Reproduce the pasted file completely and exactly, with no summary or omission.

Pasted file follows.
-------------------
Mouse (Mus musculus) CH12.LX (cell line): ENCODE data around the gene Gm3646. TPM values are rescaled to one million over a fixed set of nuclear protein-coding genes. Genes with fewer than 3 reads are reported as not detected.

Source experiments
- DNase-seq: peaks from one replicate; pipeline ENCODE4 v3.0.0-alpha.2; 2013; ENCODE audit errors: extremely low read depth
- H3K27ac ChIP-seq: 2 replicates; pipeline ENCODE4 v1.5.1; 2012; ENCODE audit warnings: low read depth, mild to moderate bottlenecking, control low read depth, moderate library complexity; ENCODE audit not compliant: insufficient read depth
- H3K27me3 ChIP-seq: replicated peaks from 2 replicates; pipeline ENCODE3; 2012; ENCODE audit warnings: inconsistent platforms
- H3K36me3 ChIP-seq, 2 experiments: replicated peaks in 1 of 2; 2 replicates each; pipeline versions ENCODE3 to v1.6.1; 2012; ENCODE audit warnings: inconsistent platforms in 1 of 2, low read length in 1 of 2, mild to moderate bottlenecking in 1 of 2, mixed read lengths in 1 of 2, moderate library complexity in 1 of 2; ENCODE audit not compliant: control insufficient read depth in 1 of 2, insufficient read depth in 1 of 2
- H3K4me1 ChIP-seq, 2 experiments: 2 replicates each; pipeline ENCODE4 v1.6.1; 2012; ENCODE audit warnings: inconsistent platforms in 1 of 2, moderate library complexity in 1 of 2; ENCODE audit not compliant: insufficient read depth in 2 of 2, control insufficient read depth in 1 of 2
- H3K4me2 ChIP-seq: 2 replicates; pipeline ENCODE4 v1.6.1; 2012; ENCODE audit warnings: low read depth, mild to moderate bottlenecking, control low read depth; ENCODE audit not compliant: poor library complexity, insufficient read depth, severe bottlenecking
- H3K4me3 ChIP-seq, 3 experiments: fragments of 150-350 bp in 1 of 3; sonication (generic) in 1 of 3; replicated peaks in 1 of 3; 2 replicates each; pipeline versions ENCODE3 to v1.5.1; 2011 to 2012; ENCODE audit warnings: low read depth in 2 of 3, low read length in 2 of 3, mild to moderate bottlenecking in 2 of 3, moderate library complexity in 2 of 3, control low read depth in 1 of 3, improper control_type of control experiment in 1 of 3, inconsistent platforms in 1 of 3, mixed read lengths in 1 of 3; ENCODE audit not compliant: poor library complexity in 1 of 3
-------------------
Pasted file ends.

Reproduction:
Mouse (Mus musculus) CH12.LX (cell line): ENCODE data around the gene Gm3646. TPM values are rescaled to one million over a fixed set of nuclear protein-coding genes. Genes with fewer than 3 reads are reported as not detected.

Source experiments
- DNase-seq: peaks from one replicate; pipeline ENCODE4 v3.0.0-alpha.2; 2013; ENCODE audit errors: extremely low read depth
- H3K27ac ChIP-seq: 2 replicates; pipeline ENCODE4 v1.5.1; 2012; ENCODE audit warnings: low read depth, mild to moderate bottlenecking, control low read depth, moderate library complexity; ENCODE audit not compliant: insufficient read depth
- H3K27me3 ChIP-seq: replicated peaks from 2 replicates; pipeline ENCODE3; 2012; ENCODE audit warnings: inconsistent platforms
- H3K36me3 ChIP-seq, 2 experiments: replicated peaks in 1 of 2; 2 replicates each; pipeline versions ENCODE3 to v1.6.1; 2012; ENCODE audit warnings: inconsistent platforms in 1 of 2, low read length in 1 of 2, mild to moderate bottlenecking in 1 of 2, mixed read lengths in 1 of 2, moderate library complexity in 1 of 2; ENCODE audit not compliant: control insufficient read depth in 1 of 2, insufficient read depth in 1 of 2
- H3K4me1 ChIP-seq, 2 experiments: 2 replicates each; pipeline ENCODE4 v1.6.1; 2012; ENCODE audit warnings: inconsistent platforms in 1 of 2, moderate library complexity in 1 of 2; ENCODE audit not compliant: insufficient read depth in 2 of 2, control insufficient read depth in 1 of 2
- H3K4me2 ChIP-seq: 2 replicates; pipeline ENCODE4 v1.6.1; 2012; ENCODE audit warnings: low read depth, mild to moderate bottlenecking, control low read depth; ENCODE audit not compliant: poor library complexity, insufficient read depth, severe bottlenecking
- H3K4me3 ChIP-seq, 3 experiments: fragments of 150-350 bp in 1 of 3; sonication (generic) in 1 of 3; replicated peaks in 1 of 3; 2 replicates each; pipeline versions ENCODE3 to v1.5.1; 2011 to 2012; ENCODE audit warnings: low read depth in 2 of 3, low read length in 2 of 3, mild to moderate bottlenecking in 2 of 3, moderate library complexity in 2 of 3, control low read depth in 1 of 3, improper control_type of control experiment in 1 of 3, inconsistent platforms in 1 of 3, mixed read lengths in 1 of 3; ENCODE audit not compliant: poor library complexity in 1 of 3